CAP nationals is finally looking at naming them. The eight nominees for the unnamed achievements could not be more worthy, and I was actually naming one of them as deserving the achievement before I even knew they were going to name them!
And here they are!

Achievement 9

Colonel Eileen Collins
First female space shuttle pilot

Achievement 10

Gen Daniel “Chappie” James
First African American 4 star general of the Air Force.

Achievement 11

LtCol Nicole Malachowski
First female pilot in the United States Air Force Air demonstration squadron. Better known as the Thunderbirds.

Achievement 12

Col Jeanie M. Leavitt
First USAF female fighter pilot.

Achievement 13

Elizabeth “Bessie” Coleman
First African American women to be a licensed airplane pilot.

Achievement 14

Lt Gen Elwood R. “Pete” Quesada
Elwood Quesada was a member of the famous Question Mark endurance crew of 1929.
Quesada was also the first administrator of the Federal Aviation Administration (FAA).

Achievement 15

Jacqueline Cochran
Where to start with Jackie… she was the first woman to win the Bendix Trophy Race, the first woman to pilot a jet, first woman to break the sound barrier… she’s probably best known for her role in forming Women’s Air Force Service Pilots, or WASP, program during World War II

Achievement 16

Gen Curtis Lemay
Was commander of the US Air Force in Europe during WW II, during which time he planned air raids over Japan and the Berlin airlift.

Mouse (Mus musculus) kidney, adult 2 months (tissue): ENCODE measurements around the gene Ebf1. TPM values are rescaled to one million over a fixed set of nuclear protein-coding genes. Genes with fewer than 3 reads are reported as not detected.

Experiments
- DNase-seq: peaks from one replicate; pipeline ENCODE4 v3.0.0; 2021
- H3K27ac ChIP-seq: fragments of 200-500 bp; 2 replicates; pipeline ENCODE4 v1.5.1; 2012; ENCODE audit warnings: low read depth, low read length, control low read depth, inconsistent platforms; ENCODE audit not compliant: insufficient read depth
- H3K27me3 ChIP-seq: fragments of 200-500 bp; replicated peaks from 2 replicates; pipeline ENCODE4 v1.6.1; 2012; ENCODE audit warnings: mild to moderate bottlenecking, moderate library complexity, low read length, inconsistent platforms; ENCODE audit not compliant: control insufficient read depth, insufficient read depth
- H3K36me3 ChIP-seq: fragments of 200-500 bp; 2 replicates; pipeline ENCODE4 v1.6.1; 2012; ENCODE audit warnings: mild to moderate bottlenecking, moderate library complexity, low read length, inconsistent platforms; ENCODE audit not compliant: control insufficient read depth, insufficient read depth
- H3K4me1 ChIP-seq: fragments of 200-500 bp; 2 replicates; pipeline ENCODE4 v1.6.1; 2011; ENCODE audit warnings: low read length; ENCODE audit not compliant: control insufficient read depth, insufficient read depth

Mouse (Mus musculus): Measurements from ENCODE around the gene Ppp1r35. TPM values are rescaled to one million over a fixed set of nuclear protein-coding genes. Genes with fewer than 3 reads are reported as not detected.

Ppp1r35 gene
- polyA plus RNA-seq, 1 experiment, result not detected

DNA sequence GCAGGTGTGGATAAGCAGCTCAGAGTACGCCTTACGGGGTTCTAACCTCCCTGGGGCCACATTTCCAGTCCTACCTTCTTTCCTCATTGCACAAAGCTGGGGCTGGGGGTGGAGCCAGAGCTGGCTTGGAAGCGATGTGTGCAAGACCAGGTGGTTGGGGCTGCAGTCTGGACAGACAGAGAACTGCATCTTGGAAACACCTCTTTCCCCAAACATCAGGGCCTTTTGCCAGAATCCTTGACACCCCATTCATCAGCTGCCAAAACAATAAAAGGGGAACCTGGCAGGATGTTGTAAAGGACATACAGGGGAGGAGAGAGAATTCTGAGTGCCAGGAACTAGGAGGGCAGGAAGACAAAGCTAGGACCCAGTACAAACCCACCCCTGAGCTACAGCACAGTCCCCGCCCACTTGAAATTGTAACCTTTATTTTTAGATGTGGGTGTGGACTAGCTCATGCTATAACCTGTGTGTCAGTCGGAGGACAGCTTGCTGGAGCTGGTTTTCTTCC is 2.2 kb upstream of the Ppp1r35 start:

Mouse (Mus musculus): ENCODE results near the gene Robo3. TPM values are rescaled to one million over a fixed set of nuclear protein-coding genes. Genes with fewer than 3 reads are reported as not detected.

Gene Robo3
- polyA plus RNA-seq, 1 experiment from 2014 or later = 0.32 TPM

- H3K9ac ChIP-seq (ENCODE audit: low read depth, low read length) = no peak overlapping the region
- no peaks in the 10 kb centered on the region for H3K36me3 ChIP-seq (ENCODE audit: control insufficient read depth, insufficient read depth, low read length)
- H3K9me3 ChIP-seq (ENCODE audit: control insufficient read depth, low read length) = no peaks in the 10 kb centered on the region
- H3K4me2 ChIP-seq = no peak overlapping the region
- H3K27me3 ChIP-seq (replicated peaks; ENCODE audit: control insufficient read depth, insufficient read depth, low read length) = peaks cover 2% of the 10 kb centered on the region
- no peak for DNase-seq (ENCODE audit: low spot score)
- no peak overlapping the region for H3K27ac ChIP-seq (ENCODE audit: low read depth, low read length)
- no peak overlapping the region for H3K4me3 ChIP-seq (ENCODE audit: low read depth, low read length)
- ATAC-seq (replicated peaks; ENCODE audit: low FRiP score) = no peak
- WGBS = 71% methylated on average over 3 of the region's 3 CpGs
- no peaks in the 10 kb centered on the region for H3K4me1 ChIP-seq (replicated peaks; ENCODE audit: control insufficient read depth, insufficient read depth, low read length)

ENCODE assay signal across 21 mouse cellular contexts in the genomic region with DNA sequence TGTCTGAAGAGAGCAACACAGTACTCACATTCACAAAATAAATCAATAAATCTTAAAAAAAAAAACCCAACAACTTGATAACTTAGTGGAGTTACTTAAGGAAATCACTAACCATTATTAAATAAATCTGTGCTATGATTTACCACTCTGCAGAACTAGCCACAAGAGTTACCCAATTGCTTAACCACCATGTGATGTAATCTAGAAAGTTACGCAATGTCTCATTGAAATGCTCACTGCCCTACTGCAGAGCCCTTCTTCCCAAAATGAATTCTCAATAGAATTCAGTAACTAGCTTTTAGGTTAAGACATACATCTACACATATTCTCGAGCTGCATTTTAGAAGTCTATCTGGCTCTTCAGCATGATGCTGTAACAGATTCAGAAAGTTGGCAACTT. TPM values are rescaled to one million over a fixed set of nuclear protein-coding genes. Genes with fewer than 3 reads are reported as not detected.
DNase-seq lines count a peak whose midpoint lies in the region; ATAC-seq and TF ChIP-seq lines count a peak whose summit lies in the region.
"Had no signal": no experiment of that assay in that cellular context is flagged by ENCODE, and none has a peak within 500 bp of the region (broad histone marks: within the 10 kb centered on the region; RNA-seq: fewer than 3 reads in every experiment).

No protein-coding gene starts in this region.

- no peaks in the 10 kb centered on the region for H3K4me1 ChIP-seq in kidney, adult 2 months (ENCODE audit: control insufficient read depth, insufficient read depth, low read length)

He helped form Strategic Air Command, or SAC, and assumed command of the newly formed SAC in 1948 where he laid plans for the ICBM (Intercontinental Ballistic Missile).

Alternate Nominees

Alan B. Shepard, Jr.
First American in Space

Col Guion S. “Guy” Bluford
First African American in space

Clarence “Kelly” Johnson
Helped design over 40 of the world’s top aircraft including the U-2 and the SR-71 “Blackbird”.

Now, we are not sure if all eight primary nominees will be approved, they may pull some of the alternate nominees to be used. However, what I am hopeful is that there won’t be a big bureaucratic discussion on it so that those eight achievements can be named, and us cadets can have the fun of rattling off bios every time we promote.

To learn more about these amazing people, go here! Cadet Blog

Now that I’ve shared my news, time to do some internet recruiting. 🙂

Civil Air Patrol is really an amazing organization, and I love being a part of it.
You can do so much, from being a flight commander, to teaching kids how to make paper rockets at an air show.
You learn Air force style drill (marching, column movements, things like that) and compete against and meet cadets from all over the US, and sometimes over seas!
There are camps, and special national level activities you can participate in.
You don’t have to love the military life, or want to be a fighter pilot.
True. most cadets you meet have that life in mind, but not all.
The older brother of one of my old… friends? Acquaintances?… anyway, her brother was the former Cadet Commander of my former squadron. He got accepted to both the Air Force Academy and West Point, but instead went to a nearby Catholic college to study to be a priest.
So you see, it has it’s benefits for those who are considering a military career, but it’s also just a fun group to join.

Check out the following sites for more information



    1. Yes, and exactly how bored are you at the moment? Or are you just behind in reading my posts? Because you’ve commented on about 5 in the past 24 hours that posted weeks ago…
      Not that i’m complaining… 😛